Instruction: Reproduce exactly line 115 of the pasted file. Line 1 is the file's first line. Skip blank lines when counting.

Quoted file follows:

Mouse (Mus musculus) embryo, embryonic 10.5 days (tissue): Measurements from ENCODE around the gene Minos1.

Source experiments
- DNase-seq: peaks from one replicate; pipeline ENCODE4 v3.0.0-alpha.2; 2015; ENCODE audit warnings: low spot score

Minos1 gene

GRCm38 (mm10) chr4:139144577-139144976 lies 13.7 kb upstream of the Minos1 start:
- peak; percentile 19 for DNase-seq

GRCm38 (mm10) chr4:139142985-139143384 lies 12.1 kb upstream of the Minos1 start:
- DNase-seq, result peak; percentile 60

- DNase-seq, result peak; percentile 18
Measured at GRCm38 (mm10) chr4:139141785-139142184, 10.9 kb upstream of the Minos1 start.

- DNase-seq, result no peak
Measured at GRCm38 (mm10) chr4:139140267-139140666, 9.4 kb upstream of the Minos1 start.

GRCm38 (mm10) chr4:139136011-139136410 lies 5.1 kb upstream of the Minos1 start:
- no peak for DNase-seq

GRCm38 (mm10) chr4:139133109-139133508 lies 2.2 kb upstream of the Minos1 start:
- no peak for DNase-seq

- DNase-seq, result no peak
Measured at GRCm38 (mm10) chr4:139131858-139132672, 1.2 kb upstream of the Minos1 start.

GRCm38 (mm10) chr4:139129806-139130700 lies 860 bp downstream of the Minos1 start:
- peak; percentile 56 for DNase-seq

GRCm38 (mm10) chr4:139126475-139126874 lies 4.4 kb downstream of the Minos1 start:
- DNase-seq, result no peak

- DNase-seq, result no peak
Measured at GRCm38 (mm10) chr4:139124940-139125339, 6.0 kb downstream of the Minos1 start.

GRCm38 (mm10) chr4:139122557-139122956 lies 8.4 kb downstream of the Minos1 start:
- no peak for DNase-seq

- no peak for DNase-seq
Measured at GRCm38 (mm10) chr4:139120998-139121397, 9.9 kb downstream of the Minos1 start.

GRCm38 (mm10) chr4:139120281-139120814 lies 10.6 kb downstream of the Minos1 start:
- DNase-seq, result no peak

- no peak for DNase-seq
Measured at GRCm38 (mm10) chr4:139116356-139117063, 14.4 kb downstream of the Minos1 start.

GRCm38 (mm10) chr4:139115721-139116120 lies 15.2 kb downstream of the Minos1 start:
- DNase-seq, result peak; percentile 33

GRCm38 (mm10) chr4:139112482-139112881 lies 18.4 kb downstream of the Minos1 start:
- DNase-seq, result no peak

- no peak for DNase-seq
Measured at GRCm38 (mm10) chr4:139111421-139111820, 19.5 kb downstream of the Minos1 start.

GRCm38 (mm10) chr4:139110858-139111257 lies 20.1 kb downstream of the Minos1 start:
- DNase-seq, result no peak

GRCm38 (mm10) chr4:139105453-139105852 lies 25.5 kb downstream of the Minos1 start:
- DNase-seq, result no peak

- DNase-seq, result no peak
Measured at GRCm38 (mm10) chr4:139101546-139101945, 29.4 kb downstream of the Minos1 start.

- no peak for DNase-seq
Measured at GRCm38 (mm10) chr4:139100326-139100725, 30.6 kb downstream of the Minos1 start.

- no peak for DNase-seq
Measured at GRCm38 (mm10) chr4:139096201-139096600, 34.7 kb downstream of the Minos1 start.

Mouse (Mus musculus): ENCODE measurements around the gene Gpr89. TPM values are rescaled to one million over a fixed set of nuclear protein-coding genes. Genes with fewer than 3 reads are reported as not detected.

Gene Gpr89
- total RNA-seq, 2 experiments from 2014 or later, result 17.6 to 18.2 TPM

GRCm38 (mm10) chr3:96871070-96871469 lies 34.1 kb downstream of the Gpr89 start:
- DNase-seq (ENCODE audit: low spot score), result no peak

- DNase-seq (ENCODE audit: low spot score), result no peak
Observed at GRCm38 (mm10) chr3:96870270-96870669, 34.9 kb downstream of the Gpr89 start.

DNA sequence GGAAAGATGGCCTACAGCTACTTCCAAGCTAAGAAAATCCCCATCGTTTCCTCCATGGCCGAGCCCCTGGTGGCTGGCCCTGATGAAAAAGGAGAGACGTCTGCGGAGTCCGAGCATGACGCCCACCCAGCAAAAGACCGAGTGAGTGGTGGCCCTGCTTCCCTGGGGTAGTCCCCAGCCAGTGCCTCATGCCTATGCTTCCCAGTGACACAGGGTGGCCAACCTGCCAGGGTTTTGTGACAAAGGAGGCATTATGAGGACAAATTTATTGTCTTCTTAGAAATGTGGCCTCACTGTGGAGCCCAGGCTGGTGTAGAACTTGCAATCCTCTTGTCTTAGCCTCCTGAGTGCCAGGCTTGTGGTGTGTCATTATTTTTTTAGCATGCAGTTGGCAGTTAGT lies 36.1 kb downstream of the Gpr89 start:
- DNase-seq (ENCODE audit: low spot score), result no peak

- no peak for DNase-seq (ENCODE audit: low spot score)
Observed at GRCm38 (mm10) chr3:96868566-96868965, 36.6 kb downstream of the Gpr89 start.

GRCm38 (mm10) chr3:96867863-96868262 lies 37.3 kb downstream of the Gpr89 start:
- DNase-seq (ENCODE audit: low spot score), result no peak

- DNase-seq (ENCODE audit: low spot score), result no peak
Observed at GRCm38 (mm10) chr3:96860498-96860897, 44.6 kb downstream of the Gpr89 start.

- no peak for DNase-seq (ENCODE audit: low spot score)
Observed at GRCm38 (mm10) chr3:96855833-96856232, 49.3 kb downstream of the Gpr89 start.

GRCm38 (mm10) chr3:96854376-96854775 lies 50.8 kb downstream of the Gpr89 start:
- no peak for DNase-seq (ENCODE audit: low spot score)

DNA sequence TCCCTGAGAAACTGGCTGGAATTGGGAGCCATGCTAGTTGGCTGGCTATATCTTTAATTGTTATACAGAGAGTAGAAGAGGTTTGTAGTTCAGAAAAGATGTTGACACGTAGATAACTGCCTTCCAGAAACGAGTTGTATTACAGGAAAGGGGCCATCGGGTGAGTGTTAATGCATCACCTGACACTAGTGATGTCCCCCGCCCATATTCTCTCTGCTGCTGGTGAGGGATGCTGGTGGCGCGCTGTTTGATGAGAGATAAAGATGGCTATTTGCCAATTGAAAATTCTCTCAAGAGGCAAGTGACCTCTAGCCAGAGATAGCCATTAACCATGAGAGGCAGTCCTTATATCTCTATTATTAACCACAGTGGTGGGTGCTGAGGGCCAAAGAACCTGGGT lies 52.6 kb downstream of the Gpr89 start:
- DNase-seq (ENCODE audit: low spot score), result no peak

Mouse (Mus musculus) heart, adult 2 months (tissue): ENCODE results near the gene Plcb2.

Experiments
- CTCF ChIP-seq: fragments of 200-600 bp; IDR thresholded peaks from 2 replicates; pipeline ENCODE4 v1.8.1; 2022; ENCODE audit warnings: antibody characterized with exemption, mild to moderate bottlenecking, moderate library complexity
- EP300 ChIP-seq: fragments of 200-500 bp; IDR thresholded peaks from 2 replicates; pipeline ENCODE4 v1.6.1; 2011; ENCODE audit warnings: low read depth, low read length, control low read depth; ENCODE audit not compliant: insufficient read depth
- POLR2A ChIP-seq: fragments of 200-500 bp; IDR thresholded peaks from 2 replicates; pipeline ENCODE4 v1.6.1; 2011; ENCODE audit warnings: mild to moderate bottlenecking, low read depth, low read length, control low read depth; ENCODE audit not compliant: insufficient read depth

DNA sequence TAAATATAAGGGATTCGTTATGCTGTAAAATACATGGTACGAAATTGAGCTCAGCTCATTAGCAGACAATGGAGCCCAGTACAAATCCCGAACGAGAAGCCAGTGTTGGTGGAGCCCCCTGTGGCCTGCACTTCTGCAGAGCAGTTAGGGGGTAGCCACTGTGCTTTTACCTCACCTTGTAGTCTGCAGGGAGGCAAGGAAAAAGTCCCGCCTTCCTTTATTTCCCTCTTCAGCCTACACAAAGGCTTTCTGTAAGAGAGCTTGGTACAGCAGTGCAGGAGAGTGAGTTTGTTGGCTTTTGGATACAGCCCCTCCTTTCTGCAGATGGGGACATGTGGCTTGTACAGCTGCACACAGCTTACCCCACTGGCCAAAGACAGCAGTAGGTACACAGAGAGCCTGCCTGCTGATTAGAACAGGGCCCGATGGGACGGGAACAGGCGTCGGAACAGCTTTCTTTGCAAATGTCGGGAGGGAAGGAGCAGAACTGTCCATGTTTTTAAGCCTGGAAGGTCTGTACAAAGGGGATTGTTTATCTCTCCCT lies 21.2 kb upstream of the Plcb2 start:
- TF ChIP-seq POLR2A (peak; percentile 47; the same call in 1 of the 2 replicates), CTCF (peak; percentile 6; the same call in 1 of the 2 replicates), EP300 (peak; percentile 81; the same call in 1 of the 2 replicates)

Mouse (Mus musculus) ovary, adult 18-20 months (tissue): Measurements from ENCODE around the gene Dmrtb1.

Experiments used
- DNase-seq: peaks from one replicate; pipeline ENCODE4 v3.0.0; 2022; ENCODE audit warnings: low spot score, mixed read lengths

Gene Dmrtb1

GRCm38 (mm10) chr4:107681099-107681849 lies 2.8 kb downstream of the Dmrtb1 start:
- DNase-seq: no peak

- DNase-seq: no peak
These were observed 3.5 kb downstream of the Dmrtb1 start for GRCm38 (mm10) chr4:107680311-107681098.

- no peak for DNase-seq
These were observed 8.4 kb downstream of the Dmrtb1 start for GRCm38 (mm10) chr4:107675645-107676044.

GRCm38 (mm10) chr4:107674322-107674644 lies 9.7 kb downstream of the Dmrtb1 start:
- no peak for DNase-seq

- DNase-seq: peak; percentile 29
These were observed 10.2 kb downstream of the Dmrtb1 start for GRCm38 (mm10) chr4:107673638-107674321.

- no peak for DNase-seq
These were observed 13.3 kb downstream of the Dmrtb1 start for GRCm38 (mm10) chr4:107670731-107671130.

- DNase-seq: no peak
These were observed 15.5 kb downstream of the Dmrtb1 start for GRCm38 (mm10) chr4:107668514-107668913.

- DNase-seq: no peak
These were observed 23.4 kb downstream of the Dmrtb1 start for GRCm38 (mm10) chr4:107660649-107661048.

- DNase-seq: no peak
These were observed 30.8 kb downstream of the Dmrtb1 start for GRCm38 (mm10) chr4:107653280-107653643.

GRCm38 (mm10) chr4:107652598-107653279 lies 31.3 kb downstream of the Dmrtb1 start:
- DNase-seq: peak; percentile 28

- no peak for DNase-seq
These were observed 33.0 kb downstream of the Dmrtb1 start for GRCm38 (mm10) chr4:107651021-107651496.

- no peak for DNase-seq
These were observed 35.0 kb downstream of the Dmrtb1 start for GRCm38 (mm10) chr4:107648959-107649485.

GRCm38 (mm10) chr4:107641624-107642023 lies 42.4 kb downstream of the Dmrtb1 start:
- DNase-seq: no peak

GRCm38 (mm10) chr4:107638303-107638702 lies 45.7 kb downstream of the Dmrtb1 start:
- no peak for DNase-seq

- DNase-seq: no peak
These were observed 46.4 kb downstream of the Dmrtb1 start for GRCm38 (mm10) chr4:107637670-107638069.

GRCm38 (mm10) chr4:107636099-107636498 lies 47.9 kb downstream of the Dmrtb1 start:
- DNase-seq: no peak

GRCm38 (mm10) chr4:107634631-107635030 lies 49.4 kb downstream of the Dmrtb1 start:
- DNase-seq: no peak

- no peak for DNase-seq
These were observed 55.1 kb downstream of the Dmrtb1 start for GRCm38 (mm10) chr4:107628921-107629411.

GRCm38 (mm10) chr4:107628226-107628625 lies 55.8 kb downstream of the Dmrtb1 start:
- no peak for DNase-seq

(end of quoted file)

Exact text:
- no peak for DNase-seq